Dante's Inferno Canto XII
The Divine Comedy, Dante's Inferno Canto V is all about lustful-sinners. Now, Dante and Virgil have arrived to the Second Circle of Hell. The Judgment Realm. Here, you will find those souls that used lust to guide their way to commit a Sin. With that in mind, they must face the grueling and tortuous winds that are created in this realm of "lust". Canto V of Dante's Inferno provides a lustful main idea which is well supported by the symbolism of those who are "visa-less", and cannot travel outside that circle.
Canto V of Dante's Inferno has a very descriptive main-idea. To begin with, Canto V reveals to us how souls get placed into their individual realm of Hell. For instance, Dante and Virgil are in circle two of Hell. Just after, they left into the darkness from "imbo"with "he Virtuous Pagans". This circle has a "demon" by the name of Minos. His job goes as follows:
There dreadful Minos stands, gnashing his teeth: / examining the sins of those who enter, / he judges and assigns as his tail twines. / I mean that when a spirit born to evil / appears before him, it confesses all; / and he, the connoisseur of sin, can tell / the depth of Hell appropriate to it; / as many times as Minos wraps his tail / around himself, that marks the sinners level (4-12).
These are the souls who allowed for lust to drive their better judgment. However, in order for them to receive lust, they committed a sin in the process, adultery. Without a doubt, Dante and Virgil are face to face with those who are being judged, not only for all of the sins committed against God's will, but, sins that have defined their own humility.
Symbolism, this is a specific idea or object to represent ideas, values, or ways of life. Canto V has well supported symbolism built in. As evidence, in stanzas four through six we are introduced to the one that brings fourth judgment to those who committed sins. "There dreadful Minos stands, gnashing his teeth: / examining the sins of those who enter, / he judges and assigns as his tail twines" (4-6). Now, Minos was a mythical king of Crete, son of Zeus and Europa. After his death, Minos became a judge of the dead in Hades. Compared to, Canto V of Dante's Inferno, Minos is the judge in Hell. Hell and Hades are basically the same; the only difference is that Hades is the Greek Underworld. Furthermore, Canto V describes circle two of Hell. For example, "And just as cranes in flight will chant their lays, / arraying their long file across the air, / so did the shades I saw approaching, borne / by that assailing wind, lament and moan" (46-49). This statement symbolizes the power of "lust", which blows one about uncaringly and pointlessly. In comparison to, Francesca da Rimini and her husband's brother Paolo, to which she committed adultery too, then suffered a violent death at the hands of her husband. Both, Francesca da Rimini and Paolo reside in circle two of Hell. Unquestionably, symbolism can come from the simplest of form, from a mere mythological figure, to something more meaningful like emotions.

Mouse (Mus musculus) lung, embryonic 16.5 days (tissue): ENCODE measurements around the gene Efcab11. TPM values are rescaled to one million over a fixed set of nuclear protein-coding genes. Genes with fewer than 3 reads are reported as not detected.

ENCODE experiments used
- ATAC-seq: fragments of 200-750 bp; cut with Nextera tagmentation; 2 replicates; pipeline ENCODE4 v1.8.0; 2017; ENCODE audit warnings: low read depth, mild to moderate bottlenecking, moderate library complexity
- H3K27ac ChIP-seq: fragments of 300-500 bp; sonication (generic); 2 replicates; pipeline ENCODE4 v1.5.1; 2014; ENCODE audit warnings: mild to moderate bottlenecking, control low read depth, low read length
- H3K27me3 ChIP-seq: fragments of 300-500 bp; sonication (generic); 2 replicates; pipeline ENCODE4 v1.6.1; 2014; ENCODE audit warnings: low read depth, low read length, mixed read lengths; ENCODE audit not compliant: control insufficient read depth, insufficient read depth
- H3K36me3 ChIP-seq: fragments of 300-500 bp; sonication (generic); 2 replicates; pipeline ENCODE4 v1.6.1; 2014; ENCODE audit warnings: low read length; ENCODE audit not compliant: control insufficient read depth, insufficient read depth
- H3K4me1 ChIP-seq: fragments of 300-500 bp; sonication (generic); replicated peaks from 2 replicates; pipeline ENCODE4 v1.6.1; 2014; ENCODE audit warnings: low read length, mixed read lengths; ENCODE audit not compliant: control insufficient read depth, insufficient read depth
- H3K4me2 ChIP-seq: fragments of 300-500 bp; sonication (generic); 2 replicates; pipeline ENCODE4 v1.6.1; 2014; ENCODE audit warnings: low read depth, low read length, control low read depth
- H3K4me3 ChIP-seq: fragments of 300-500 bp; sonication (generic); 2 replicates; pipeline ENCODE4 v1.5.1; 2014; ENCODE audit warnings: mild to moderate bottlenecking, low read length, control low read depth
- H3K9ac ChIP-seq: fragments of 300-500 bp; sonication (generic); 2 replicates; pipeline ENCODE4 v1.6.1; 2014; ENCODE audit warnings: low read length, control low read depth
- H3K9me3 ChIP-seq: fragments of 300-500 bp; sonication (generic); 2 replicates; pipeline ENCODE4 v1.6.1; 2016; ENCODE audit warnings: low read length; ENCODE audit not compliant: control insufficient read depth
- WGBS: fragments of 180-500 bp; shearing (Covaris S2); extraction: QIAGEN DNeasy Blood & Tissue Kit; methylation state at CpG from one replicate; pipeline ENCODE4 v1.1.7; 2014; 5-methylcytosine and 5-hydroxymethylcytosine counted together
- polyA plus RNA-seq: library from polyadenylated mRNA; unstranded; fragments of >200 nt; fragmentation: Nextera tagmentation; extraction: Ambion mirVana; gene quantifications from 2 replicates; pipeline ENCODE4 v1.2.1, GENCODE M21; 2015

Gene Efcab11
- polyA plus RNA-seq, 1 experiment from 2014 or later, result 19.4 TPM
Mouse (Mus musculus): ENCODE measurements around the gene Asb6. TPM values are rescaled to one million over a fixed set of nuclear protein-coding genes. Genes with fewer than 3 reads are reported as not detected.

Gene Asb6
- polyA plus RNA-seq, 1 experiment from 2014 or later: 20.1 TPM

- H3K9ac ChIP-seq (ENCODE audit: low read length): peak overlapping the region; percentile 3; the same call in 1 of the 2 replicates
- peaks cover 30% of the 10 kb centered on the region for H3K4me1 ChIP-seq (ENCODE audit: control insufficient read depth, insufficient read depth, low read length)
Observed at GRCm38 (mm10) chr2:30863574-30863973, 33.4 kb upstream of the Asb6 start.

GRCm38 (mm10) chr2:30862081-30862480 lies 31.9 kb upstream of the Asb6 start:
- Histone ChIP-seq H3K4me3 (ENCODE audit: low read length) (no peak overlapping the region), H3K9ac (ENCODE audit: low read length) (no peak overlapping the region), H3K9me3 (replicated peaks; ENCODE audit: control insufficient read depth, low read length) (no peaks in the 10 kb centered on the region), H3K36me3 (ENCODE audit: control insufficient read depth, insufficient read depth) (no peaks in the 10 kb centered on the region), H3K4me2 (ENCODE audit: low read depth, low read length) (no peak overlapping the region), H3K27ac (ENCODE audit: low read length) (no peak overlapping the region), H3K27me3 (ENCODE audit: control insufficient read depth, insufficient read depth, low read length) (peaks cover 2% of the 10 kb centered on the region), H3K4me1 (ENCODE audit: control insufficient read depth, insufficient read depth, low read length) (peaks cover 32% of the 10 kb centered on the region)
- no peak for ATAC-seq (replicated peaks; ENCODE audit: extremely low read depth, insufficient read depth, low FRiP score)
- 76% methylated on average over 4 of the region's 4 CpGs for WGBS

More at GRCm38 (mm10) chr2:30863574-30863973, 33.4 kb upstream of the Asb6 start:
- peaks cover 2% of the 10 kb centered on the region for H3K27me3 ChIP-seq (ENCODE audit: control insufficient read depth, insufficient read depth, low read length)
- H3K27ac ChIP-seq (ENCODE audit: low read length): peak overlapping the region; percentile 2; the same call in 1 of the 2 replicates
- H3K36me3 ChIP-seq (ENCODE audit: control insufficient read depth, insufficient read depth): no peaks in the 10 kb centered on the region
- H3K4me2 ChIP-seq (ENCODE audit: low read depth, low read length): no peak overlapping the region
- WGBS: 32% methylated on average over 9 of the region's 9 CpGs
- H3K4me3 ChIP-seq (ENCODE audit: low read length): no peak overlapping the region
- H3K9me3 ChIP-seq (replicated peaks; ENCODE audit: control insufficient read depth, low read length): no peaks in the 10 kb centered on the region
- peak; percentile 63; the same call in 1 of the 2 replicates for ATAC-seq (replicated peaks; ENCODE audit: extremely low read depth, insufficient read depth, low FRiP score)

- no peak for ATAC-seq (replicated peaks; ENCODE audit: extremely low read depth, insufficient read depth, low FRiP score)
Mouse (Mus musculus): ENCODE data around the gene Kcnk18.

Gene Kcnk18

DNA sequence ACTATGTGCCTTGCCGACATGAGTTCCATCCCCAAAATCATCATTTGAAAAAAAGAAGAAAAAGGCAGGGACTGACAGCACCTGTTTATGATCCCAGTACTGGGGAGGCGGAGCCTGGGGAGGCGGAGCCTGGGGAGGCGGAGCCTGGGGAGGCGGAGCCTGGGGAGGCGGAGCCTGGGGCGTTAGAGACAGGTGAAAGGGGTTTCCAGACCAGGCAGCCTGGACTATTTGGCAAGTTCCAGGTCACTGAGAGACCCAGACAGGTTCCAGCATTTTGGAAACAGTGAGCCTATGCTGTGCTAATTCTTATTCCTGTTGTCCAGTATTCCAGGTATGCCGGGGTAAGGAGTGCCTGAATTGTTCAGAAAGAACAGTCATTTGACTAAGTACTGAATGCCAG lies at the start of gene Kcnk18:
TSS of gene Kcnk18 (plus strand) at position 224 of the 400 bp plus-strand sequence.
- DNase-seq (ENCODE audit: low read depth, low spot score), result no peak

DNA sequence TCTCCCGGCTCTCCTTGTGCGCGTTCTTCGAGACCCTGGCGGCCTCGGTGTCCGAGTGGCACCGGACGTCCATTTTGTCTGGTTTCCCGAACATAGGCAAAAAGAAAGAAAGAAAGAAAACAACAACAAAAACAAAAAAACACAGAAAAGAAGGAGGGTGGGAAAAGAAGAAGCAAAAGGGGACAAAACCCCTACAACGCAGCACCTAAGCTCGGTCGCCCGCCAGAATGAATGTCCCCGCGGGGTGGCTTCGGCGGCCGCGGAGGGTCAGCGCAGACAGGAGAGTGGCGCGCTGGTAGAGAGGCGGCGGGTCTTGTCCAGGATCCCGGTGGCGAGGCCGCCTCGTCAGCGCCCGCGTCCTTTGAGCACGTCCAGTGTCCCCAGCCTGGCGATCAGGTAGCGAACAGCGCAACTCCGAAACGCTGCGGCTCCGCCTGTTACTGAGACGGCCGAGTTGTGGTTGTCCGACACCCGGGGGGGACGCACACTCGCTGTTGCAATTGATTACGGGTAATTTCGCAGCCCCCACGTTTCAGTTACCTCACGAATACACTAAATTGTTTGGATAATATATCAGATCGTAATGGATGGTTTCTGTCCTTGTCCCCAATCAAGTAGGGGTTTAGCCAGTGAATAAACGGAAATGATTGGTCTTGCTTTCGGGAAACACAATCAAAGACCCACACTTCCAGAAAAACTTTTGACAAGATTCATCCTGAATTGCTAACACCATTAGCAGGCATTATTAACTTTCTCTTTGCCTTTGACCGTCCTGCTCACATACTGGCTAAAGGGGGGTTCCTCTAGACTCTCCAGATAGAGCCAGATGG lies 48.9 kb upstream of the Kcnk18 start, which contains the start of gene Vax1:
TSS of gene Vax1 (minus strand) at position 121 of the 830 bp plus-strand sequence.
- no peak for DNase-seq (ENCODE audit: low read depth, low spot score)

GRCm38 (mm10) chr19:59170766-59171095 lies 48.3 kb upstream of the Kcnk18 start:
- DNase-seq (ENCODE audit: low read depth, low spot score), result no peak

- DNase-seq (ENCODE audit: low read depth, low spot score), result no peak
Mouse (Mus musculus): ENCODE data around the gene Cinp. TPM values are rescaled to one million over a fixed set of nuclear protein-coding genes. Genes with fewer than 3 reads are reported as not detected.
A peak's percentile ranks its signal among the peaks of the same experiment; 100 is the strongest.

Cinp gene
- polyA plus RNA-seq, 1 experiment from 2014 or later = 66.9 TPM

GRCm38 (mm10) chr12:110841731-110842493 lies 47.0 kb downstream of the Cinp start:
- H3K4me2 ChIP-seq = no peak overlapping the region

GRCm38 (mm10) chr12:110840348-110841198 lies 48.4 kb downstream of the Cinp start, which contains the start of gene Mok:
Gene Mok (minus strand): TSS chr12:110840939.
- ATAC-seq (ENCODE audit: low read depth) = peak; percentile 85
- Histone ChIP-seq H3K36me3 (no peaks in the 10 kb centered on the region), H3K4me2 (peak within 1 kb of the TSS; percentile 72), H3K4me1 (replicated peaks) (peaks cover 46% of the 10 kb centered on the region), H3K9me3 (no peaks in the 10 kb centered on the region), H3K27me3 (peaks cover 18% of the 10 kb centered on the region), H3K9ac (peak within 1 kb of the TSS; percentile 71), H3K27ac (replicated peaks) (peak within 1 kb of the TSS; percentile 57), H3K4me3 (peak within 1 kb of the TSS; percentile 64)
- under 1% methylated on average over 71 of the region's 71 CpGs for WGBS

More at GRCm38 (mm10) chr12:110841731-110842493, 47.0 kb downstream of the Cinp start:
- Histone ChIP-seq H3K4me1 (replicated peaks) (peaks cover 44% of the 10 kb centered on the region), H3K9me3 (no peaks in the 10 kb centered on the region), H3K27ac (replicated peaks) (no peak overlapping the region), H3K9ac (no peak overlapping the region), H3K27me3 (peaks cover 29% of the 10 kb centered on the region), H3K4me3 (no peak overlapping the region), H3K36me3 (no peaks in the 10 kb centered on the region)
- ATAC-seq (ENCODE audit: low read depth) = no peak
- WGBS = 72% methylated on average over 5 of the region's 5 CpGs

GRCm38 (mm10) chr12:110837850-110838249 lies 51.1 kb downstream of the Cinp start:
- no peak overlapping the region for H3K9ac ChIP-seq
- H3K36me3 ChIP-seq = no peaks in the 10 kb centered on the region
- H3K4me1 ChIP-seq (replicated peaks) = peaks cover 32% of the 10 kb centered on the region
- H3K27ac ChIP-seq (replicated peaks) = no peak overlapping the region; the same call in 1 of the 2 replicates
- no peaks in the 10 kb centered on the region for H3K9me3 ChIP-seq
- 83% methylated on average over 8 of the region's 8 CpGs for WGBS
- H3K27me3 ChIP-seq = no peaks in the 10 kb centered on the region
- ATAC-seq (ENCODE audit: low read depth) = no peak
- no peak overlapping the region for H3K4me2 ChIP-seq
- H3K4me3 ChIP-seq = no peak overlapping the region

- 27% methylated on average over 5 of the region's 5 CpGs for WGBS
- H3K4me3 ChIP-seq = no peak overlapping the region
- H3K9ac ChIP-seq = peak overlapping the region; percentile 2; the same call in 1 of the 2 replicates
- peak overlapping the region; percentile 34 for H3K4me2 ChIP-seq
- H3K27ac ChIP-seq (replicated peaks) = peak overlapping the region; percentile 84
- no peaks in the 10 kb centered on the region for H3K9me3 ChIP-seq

The Divine Comedy, Dante's Inferno Canto IV is a well-rounded chapter. It describes how one mere mortal is judged and placed into a group. Hell is not a place anyone wants to end up, but, as we journey deeper into this story we begin to understand its deeper meaning. Everyone can make a mistake. Everyone can sin upon the Almighty. But, the difference between those who do it and those who are forgiving is bravery. The leap of Faith is all that is needed to truly be forgiven. For the reasons above, Dante's Inferno Canto V is a hope-seeking circle in Hell which portrayed a well thought-out main idea that was well-supported by symbolic themes and mythological characters.
Dante's Inferno Canto V